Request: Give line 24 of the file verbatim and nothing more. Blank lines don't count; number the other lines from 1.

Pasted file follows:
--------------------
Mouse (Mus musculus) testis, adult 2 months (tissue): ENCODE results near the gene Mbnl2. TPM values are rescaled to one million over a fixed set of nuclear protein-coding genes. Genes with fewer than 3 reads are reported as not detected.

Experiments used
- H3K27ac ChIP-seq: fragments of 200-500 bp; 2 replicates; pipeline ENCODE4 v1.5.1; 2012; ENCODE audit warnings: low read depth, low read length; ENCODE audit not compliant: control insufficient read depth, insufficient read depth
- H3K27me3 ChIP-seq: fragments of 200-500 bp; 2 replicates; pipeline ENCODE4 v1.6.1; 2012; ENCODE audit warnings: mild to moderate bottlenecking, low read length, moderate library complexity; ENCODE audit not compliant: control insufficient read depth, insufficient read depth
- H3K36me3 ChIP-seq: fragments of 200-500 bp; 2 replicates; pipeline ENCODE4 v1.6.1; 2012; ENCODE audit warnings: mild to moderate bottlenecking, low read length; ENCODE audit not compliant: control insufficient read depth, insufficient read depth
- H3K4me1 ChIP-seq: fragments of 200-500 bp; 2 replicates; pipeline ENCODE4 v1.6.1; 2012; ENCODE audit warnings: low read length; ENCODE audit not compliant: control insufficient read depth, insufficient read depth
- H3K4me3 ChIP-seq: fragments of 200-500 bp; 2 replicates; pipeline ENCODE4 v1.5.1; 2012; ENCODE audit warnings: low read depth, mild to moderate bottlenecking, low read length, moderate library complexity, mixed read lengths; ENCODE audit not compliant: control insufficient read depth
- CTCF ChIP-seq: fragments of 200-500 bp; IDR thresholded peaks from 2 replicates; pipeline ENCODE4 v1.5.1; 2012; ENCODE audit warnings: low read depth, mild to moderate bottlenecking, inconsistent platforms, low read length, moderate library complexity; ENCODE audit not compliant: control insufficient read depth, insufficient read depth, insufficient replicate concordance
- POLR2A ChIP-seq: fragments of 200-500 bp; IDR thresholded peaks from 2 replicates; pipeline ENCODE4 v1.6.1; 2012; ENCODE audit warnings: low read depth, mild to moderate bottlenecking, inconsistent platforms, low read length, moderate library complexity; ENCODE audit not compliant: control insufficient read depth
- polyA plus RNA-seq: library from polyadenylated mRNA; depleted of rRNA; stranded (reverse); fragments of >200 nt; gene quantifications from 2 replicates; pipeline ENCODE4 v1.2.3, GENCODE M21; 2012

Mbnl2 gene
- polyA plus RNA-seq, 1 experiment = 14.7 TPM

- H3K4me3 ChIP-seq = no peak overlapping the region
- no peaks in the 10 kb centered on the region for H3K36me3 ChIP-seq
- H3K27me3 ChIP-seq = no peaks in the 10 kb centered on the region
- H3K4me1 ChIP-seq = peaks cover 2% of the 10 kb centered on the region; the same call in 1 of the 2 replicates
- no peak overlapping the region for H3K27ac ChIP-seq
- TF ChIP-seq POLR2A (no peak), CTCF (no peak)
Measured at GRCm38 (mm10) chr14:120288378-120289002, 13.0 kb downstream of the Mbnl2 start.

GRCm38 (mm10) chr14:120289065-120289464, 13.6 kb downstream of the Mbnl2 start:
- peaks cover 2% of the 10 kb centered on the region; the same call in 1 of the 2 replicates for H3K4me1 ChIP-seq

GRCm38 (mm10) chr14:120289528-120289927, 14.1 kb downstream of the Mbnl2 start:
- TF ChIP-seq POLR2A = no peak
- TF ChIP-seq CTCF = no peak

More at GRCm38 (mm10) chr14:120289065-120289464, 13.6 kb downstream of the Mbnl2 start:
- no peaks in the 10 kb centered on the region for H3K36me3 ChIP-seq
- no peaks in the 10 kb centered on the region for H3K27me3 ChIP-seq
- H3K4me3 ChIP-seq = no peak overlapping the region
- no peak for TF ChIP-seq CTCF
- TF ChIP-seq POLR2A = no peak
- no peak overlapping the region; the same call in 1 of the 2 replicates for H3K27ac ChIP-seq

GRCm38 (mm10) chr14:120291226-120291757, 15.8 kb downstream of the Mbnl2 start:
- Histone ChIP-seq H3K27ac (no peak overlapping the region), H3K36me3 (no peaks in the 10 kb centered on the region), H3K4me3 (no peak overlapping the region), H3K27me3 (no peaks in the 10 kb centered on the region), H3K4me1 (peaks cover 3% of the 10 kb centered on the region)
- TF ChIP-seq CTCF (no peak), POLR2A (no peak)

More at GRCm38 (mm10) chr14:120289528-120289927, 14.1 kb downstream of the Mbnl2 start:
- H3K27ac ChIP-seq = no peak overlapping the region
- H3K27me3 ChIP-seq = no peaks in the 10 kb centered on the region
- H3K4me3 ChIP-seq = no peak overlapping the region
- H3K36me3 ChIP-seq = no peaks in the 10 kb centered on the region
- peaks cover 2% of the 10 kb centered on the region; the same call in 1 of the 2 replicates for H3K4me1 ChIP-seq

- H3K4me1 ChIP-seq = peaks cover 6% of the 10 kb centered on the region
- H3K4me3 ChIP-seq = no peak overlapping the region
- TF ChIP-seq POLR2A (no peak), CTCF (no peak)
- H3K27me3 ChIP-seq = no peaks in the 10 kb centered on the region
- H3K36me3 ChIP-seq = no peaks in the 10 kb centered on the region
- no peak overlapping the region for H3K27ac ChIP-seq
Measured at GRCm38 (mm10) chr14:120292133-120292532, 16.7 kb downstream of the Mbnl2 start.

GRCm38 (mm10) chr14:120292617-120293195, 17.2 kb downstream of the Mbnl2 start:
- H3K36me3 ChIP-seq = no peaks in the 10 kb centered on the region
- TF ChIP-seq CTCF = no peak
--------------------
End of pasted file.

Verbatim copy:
- TF ChIP-seq CTCF = no peak